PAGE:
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G.K. Chesterton once wrote that frugality is more romantic than extravagance. It is. The penny-pinched man looking for a gift for his beloved, he must think and be creative. And when he spends on his beloved, he feels it, like the old woman felt her two mites go into the offering plate.

Not so the rich man. The huge dollar tag on the gift is often enough by itself to bestow at least an affectation of affection. And if the gift doesn't suit, he can buy another present.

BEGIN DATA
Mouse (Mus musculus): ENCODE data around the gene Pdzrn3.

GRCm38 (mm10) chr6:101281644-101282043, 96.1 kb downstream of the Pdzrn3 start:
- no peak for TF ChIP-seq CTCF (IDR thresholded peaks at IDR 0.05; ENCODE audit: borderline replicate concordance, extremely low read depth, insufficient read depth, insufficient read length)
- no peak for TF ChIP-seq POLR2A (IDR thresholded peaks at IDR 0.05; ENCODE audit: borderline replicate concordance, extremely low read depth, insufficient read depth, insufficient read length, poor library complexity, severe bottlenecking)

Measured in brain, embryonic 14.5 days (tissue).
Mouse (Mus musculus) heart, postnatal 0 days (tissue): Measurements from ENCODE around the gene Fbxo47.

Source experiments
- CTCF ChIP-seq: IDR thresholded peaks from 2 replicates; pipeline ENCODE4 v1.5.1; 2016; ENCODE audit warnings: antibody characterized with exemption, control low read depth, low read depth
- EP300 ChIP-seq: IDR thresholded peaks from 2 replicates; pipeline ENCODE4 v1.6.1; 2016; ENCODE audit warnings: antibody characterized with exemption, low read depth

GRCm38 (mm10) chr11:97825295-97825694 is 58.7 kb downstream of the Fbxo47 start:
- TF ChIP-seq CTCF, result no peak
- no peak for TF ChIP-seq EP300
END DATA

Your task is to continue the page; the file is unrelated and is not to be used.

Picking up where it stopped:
Nevertheless, there is something romantic about frugality with a splash of extravagance, just as solid food is made better by a dash of spice. This mixing of frugality and a small dose extravagance–always a small dose; too much can spoil the romance of frugality, just as too much spice can ruin food–is the most poetic of all. The poor man who spends an entire day's wages on a well-thought gift for his wife makes a highly romantic and poetic gesture. It's frugal in a way, yet also extravagant.